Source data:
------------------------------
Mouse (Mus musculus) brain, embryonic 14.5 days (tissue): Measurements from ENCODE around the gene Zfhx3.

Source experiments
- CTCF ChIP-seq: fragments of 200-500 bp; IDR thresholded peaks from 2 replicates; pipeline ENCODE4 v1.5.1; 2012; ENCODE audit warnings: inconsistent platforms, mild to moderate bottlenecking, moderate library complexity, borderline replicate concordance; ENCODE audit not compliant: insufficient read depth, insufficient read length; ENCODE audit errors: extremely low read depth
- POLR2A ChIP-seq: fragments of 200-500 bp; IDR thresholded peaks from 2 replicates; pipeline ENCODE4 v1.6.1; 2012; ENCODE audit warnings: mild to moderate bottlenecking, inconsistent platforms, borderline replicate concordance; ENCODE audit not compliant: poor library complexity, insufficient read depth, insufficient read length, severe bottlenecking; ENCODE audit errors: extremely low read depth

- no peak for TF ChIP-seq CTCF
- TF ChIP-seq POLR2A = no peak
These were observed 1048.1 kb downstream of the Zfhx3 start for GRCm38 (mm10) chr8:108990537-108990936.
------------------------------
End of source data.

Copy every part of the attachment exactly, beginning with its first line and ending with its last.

Mouse (Mus musculus) brain, embryonic 14.5 days (tissue): Measurements from ENCODE around the gene Zfhx3.

Source experiments
- CTCF ChIP-seq: fragments of 200-500 bp; IDR thresholded peaks from 2 replicates; pipeline ENCODE4 v1.5.1; 2012; ENCODE audit warnings: inconsistent platforms, mild to moderate bottlenecking, moderate library complexity, borderline replicate concordance; ENCODE audit not compliant: insufficient read depth, insufficient read length; ENCODE audit errors: extremely low read depth
- POLR2A ChIP-seq: fragments of 200-500 bp; IDR thresholded peaks from 2 replicates; pipeline ENCODE4 v1.6.1; 2012; ENCODE audit warnings: mild to moderate bottlenecking, inconsistent platforms, borderline replicate concordance; ENCODE audit not compliant: poor library complexity, insufficient read depth, insufficient read length, severe bottlenecking; ENCODE audit errors: extremely low read depth

- no peak for TF ChIP-seq CTCF
- TF ChIP-seq POLR2A = no peak
These were observed 1048.1 kb downstream of the Zfhx3 start for GRCm38 (mm10) chr8:108990537-108990936.